Map of the Austro-Asiatic languages by Pinnow (1959), as cited by Sidwell (2009)

The Austroasiatic languages (also known as Mon-Khmer) are intermingled with a whole range of other families, including Indo-European and Dravidian in India, and Tai-Kadai, Hmong-Mien, and Sino-Tibetan in Southeast Asia. Sidwell (2009: 3-4) comments on how little is known regarding the internal relationships of the Austroasiatic, which must be so interesting given their dispersal and interaction with languages from other families. The following is a map of the Hmong-Mien language family from The Language Gulper:

Map of the Hmong-Mien language family from The Language Gulper

The following are two maps of the Tai-Kadai family, one from Encyclopaedia Britannica and one from Wikipedia:

Encyclopaedia Britannica's map of the Tai-Kadai language family


This leaves us with the last huge family of the Eurasian continent, Sino-Tibetan. The first map is another map from The Language Gulper:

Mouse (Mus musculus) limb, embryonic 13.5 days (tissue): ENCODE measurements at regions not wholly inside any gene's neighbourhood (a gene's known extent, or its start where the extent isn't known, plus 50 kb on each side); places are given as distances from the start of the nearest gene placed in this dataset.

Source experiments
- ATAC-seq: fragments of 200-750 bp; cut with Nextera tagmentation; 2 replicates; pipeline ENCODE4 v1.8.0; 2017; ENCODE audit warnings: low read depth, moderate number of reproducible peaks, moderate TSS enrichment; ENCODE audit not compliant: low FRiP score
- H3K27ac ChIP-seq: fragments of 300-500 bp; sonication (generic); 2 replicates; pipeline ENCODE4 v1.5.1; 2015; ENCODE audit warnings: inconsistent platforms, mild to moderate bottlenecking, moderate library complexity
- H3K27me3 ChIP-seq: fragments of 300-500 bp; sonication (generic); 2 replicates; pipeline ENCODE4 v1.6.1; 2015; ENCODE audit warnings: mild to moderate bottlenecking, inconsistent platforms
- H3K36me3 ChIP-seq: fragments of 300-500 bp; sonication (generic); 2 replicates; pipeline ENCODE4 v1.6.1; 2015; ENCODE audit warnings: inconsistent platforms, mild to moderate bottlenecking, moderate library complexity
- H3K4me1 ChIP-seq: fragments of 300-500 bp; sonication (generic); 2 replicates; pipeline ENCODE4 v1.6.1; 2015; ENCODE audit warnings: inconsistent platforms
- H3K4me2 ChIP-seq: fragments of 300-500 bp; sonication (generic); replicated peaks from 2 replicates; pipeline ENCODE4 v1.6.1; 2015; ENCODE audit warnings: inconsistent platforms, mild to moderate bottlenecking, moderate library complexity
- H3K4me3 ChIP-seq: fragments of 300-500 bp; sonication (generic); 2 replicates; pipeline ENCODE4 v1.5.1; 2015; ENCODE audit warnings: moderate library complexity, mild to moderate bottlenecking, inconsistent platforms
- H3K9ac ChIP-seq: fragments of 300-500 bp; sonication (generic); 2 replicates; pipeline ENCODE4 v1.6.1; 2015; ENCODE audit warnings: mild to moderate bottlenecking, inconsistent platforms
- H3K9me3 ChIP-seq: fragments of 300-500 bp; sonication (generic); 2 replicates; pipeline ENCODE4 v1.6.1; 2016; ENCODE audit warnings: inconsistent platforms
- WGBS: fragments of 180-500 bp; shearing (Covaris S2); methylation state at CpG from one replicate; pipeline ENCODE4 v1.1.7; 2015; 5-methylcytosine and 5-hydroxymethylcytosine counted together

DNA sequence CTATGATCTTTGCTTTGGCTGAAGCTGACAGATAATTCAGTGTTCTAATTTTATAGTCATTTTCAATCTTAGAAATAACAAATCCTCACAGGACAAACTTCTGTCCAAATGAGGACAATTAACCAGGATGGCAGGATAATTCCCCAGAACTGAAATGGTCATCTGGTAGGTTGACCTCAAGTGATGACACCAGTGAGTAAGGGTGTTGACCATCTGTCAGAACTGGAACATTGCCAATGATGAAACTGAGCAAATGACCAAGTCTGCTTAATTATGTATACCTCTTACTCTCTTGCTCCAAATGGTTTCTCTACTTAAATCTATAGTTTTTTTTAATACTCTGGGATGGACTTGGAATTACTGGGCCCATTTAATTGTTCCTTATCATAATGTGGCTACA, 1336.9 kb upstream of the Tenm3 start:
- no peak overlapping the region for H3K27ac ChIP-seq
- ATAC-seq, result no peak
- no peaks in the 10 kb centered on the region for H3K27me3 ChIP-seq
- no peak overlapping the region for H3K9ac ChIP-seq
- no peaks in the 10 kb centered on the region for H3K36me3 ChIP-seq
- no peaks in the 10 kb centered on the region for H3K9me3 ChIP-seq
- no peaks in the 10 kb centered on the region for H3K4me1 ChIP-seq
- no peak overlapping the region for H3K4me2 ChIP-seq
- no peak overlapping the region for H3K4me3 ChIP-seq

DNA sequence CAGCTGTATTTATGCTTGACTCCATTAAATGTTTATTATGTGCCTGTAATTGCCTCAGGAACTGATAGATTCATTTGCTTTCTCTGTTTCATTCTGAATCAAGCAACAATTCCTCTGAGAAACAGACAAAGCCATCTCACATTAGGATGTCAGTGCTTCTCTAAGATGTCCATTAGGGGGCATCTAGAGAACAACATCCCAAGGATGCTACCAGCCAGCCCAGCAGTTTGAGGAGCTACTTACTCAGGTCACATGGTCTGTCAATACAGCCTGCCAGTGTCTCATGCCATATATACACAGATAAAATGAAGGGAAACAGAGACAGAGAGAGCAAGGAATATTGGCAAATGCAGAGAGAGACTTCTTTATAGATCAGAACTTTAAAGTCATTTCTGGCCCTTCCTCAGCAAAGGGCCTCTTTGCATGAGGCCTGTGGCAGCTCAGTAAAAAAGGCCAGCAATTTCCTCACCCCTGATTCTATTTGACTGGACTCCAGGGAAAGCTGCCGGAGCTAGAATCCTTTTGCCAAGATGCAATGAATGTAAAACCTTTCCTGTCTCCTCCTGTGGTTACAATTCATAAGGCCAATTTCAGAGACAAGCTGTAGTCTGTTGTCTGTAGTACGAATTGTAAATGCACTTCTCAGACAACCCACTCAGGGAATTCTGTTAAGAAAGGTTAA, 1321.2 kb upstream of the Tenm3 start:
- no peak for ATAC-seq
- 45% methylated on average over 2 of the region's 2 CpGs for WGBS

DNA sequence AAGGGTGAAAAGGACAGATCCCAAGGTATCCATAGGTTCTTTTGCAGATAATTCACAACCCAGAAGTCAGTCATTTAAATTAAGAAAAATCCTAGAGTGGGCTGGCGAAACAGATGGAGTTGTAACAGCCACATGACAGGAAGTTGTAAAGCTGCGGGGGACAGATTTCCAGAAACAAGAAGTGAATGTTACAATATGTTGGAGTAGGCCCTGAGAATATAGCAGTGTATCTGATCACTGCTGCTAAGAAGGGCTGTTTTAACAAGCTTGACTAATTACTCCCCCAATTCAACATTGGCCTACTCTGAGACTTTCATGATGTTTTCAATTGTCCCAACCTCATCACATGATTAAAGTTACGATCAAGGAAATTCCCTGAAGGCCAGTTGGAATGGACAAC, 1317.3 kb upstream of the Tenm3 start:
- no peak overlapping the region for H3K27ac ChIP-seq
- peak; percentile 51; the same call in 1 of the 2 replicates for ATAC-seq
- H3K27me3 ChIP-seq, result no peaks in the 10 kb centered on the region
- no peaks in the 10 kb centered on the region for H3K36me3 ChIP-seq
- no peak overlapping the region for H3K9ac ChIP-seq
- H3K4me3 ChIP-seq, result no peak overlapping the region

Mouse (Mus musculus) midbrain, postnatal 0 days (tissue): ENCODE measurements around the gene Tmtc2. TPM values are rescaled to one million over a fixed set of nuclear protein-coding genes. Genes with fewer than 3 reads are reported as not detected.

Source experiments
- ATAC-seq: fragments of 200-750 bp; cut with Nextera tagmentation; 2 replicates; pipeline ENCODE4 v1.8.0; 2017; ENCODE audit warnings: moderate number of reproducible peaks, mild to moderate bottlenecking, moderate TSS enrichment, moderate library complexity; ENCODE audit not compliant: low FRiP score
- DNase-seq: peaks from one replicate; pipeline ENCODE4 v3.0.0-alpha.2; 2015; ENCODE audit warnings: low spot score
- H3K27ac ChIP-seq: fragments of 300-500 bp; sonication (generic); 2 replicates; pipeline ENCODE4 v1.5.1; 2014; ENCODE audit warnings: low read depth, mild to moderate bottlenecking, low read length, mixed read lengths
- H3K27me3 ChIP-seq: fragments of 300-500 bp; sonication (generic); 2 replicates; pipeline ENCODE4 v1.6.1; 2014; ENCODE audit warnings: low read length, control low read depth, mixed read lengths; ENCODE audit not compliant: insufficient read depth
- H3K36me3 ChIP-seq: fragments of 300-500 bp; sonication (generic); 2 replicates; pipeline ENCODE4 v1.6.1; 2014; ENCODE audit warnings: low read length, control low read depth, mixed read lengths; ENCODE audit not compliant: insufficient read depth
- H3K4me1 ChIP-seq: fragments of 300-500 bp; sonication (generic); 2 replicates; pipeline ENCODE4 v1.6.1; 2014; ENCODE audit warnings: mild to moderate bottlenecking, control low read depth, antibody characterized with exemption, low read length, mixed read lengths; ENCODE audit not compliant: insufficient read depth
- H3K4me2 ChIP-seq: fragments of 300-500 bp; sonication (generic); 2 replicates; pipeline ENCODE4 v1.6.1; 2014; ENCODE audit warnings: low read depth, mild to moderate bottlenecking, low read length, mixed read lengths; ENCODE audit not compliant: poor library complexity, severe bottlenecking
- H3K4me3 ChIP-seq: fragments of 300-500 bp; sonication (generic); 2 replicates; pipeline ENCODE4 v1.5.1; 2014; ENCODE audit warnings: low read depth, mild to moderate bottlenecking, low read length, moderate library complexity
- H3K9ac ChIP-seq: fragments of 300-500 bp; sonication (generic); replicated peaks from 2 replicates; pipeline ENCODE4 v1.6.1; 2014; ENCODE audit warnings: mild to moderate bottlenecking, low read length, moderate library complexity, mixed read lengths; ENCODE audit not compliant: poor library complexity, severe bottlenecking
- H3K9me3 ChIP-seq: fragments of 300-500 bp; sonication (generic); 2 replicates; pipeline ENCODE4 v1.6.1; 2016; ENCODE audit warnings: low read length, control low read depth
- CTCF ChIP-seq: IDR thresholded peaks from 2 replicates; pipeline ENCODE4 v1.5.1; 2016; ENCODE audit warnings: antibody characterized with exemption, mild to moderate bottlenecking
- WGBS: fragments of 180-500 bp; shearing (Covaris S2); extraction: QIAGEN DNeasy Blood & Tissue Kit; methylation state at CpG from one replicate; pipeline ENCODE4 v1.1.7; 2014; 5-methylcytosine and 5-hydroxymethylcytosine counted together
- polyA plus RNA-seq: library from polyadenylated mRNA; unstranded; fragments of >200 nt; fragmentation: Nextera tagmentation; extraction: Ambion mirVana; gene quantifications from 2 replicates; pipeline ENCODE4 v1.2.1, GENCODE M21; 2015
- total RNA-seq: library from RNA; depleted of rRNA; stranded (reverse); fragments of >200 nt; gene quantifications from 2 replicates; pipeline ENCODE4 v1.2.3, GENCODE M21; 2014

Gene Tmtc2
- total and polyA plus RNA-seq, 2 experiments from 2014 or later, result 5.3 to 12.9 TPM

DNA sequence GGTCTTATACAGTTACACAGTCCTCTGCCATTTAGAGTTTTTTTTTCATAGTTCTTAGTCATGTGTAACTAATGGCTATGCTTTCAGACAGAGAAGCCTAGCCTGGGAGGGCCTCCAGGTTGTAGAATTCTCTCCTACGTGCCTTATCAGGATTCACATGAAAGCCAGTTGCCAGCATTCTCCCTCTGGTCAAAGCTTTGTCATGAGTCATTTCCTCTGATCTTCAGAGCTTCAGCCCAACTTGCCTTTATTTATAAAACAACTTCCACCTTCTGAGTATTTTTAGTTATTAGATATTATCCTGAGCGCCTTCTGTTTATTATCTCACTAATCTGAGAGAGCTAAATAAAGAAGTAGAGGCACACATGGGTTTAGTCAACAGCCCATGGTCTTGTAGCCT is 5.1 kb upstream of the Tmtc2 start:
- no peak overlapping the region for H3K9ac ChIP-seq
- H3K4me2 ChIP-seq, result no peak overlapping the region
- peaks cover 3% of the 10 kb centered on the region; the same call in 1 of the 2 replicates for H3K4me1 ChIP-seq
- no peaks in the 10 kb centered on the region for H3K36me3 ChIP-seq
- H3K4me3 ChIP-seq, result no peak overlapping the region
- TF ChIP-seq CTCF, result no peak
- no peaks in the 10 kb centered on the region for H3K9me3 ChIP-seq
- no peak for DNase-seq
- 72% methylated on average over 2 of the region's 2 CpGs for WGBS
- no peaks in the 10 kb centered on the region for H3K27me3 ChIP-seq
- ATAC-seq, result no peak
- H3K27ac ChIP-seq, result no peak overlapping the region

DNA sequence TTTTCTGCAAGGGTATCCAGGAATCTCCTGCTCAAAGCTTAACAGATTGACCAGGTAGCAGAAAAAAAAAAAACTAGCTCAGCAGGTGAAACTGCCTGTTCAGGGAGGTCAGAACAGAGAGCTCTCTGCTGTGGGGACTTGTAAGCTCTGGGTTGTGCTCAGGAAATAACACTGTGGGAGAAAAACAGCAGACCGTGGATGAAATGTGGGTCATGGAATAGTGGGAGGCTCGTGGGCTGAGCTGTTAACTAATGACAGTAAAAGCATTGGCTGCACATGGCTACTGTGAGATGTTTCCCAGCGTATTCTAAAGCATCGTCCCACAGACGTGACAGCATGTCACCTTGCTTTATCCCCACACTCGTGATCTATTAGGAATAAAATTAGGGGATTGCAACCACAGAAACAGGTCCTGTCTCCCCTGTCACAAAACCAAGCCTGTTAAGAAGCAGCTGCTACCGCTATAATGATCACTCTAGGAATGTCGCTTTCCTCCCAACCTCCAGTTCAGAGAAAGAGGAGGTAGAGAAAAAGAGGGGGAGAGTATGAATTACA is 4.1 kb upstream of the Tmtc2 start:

Map of the Sino-Tibetan language family from The Language Gulper

The second is a really nice map from Sagart et al. (2019), a recent study on the age of origin and the homeland of Sino-Tibetan:

Map of the Sino-Tibetan language family from Sagart et al. (2019)

For Austronesian, the second-largest language family of the world, there are various maps below. The first is from Bellwood (2013), displaying migration patterns. The second is a points map giving internal classifications on the basis of the phylogenetic analyses by Gray et al. (2009). The third I got from Hedvig and is a map of Oceania including Australia:
Map of population movements part of the Austronesian expansion from Bellwood (2013: 192)

Map on the Austronesian expansion from Gray et al. (2009)

Languages in Oceania by language family, courtesy of Hedvig Skirgård